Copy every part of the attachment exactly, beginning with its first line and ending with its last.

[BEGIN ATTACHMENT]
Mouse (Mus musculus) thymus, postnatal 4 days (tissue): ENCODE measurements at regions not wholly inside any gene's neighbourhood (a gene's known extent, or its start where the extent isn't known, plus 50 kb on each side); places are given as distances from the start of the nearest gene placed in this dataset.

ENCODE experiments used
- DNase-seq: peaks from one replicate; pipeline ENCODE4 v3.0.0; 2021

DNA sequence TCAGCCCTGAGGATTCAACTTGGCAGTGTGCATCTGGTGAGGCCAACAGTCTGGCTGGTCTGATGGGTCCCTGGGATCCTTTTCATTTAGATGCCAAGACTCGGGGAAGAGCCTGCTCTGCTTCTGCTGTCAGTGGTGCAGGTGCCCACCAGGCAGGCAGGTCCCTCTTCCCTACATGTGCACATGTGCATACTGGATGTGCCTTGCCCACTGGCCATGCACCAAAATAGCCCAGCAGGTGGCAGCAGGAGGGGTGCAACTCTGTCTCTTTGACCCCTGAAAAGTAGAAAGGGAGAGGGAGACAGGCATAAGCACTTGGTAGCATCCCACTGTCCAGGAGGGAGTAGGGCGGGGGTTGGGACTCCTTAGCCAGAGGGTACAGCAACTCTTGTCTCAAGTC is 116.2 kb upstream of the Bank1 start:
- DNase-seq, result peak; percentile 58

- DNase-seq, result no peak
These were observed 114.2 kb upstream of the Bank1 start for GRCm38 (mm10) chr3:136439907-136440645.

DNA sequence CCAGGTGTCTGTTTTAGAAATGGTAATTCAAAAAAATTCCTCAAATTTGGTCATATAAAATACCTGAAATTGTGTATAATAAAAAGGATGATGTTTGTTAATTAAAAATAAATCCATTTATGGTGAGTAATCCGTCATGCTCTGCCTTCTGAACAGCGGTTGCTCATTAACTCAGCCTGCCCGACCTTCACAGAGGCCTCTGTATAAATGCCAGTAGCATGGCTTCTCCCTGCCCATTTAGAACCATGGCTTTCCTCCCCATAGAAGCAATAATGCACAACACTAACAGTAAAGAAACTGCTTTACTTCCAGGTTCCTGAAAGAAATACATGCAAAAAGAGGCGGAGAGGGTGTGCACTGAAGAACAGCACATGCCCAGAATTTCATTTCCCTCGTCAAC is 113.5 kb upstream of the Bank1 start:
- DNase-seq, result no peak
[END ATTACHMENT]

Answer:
Mouse (Mus musculus) thymus, postnatal 4 days (tissue): ENCODE measurements at regions not wholly inside any gene's neighbourhood (a gene's known extent, or its start where the extent isn't known, plus 50 kb on each side); places are given as distances from the start of the nearest gene placed in this dataset.

ENCODE experiments used
- DNase-seq: peaks from one replicate; pipeline ENCODE4 v3.0.0; 2021

DNA sequence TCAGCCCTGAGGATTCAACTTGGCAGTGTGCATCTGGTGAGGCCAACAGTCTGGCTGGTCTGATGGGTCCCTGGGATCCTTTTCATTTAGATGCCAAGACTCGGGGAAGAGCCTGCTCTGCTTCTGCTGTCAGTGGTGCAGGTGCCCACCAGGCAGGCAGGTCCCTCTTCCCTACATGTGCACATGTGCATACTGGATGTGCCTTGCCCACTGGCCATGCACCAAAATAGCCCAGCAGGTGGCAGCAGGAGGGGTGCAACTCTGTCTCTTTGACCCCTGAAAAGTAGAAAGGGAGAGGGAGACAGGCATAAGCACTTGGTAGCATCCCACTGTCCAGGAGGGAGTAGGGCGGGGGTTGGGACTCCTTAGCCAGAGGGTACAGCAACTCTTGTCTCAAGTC is 116.2 kb upstream of the Bank1 start:
- DNase-seq, result peak; percentile 58

- DNase-seq, result no peak
These were observed 114.2 kb upstream of the Bank1 start for GRCm38 (mm10) chr3:136439907-136440645.

DNA sequence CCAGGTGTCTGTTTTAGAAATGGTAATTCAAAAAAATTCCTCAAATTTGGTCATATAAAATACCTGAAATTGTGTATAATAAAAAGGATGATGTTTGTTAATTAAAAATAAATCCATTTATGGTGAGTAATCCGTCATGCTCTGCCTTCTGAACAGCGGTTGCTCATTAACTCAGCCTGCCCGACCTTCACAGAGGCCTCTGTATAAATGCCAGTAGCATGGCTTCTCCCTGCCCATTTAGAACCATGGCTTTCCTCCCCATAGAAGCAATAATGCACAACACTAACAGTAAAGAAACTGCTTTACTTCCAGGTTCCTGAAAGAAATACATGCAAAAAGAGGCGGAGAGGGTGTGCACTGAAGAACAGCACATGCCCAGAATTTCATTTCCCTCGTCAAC is 113.5 kb upstream of the Bank1 start:
- DNase-seq, result no peak